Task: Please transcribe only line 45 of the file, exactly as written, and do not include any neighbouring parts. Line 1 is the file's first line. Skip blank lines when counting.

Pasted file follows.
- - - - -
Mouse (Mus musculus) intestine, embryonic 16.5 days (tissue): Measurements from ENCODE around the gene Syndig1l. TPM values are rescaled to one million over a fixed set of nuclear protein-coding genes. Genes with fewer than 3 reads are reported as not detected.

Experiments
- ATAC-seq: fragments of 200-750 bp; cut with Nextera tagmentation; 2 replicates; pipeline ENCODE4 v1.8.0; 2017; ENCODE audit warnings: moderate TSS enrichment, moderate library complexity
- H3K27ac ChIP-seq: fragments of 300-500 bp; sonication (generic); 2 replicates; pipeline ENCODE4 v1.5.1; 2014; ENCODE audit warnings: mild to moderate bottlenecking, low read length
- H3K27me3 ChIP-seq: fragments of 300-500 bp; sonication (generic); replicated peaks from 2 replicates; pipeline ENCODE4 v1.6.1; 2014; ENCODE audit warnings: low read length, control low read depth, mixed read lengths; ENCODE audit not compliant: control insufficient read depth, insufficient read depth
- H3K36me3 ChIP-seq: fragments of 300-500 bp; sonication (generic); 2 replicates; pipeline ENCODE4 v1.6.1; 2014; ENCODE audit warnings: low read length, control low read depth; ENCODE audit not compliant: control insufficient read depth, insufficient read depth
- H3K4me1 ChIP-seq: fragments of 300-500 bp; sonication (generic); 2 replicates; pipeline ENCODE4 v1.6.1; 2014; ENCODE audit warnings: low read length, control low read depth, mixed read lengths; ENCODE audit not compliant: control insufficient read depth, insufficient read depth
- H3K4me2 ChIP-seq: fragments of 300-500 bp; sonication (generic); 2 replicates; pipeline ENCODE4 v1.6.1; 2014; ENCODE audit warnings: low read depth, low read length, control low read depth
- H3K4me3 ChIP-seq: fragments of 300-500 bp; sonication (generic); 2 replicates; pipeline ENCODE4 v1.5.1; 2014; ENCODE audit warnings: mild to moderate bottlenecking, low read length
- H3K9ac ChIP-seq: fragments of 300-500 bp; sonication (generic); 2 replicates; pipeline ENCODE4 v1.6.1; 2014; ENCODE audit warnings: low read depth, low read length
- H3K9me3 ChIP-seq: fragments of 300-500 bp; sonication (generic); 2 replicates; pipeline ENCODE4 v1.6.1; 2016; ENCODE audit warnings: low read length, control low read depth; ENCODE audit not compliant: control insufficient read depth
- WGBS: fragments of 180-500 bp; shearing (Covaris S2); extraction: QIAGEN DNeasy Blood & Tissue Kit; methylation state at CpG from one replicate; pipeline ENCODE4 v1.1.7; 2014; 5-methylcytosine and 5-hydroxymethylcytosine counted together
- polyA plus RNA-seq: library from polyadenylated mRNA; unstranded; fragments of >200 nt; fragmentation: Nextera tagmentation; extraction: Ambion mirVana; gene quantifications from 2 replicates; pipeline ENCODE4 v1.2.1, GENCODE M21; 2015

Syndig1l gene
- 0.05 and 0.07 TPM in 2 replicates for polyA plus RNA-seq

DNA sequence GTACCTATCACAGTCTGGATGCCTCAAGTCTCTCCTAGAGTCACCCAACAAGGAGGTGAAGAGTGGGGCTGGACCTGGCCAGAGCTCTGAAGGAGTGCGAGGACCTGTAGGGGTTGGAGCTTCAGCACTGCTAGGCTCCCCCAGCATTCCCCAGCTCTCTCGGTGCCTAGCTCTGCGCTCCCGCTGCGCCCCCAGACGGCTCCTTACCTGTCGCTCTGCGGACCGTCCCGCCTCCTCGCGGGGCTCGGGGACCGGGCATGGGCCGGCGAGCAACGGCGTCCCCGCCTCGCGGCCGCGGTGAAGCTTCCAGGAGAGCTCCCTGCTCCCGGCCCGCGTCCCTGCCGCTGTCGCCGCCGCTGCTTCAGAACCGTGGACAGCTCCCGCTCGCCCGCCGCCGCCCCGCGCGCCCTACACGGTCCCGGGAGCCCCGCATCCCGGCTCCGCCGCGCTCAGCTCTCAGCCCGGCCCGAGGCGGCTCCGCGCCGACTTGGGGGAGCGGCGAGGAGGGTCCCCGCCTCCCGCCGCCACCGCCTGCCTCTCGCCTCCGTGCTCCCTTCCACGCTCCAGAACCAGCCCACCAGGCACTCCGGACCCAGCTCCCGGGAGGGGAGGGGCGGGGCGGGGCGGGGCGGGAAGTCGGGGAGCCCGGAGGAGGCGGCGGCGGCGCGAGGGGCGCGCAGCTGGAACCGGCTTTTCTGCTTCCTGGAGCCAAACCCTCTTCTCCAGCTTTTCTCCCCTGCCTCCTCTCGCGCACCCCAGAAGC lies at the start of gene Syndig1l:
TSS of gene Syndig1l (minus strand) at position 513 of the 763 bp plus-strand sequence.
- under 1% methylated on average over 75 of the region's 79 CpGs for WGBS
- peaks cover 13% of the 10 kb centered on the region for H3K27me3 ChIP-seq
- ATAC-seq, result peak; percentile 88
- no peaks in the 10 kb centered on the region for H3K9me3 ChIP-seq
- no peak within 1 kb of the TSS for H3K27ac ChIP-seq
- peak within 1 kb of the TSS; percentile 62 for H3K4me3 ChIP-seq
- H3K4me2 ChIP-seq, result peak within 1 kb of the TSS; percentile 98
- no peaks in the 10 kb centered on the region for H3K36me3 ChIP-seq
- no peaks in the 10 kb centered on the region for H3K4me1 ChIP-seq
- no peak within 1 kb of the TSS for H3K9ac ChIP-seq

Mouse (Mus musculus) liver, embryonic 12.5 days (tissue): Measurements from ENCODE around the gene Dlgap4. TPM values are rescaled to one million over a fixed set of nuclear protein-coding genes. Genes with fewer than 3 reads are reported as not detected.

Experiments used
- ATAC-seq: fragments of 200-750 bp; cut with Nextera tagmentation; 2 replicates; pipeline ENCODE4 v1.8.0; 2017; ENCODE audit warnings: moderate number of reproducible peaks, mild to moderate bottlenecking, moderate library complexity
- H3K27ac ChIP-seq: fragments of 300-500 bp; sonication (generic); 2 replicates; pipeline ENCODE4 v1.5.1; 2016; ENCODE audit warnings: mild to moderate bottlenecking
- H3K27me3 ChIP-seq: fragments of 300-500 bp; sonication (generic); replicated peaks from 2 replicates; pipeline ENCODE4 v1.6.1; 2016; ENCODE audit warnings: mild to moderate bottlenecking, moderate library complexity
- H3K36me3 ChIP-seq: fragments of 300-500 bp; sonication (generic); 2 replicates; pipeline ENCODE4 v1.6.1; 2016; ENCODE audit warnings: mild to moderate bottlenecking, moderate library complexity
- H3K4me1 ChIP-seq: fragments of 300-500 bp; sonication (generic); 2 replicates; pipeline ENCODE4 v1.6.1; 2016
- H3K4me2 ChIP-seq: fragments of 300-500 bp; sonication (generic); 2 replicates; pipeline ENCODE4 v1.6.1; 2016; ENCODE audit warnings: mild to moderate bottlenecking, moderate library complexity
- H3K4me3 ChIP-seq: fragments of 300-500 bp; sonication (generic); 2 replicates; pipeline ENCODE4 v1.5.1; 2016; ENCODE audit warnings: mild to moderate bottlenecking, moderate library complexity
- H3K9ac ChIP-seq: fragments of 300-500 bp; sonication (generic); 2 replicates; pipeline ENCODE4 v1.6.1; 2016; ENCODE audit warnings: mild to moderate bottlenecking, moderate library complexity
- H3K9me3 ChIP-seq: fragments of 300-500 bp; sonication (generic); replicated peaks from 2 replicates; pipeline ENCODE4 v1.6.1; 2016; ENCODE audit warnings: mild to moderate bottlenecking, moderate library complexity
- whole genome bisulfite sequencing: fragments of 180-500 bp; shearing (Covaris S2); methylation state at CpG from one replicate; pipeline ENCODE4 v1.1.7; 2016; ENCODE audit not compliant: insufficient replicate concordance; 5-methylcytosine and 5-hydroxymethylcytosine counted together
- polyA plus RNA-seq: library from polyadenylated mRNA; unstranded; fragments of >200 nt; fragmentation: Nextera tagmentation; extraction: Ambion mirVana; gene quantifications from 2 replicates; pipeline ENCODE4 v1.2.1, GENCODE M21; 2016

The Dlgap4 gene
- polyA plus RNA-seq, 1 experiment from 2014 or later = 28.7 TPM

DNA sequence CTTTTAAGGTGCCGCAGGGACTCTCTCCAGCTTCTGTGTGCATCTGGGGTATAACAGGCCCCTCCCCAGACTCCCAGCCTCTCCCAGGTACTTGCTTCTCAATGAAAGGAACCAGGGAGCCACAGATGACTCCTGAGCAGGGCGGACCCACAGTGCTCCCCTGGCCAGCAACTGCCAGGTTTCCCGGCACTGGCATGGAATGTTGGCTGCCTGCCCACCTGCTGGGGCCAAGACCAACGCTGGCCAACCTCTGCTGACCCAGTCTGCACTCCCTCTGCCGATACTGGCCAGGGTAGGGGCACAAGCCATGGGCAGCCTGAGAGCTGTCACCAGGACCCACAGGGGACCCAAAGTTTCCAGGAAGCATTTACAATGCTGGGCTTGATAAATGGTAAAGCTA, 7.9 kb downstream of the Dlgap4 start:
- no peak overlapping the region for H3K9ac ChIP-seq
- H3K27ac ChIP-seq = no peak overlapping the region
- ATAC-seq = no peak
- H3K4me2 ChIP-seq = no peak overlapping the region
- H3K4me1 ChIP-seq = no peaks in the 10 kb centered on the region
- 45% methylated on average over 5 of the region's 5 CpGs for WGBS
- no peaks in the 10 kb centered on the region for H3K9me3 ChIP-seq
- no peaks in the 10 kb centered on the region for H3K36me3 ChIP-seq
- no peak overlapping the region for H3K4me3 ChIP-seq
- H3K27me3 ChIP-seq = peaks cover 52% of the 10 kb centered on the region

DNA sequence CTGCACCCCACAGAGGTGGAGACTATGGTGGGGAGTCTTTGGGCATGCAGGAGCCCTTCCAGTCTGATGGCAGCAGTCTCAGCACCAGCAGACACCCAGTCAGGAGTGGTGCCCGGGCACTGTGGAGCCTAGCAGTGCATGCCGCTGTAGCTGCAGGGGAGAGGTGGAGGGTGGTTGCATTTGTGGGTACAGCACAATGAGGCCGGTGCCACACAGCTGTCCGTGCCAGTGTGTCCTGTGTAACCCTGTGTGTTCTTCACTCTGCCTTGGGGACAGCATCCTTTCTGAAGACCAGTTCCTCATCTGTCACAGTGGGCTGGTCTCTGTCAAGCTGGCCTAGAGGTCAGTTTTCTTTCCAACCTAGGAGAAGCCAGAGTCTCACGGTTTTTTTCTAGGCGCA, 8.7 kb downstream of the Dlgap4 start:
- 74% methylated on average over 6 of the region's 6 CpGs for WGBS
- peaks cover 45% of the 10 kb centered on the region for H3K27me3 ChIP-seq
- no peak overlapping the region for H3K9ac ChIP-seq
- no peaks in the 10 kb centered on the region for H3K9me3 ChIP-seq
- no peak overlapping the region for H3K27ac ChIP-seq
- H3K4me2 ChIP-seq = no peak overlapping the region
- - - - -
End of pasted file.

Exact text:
- H3K27ac ChIP-seq = no peak overlapping the region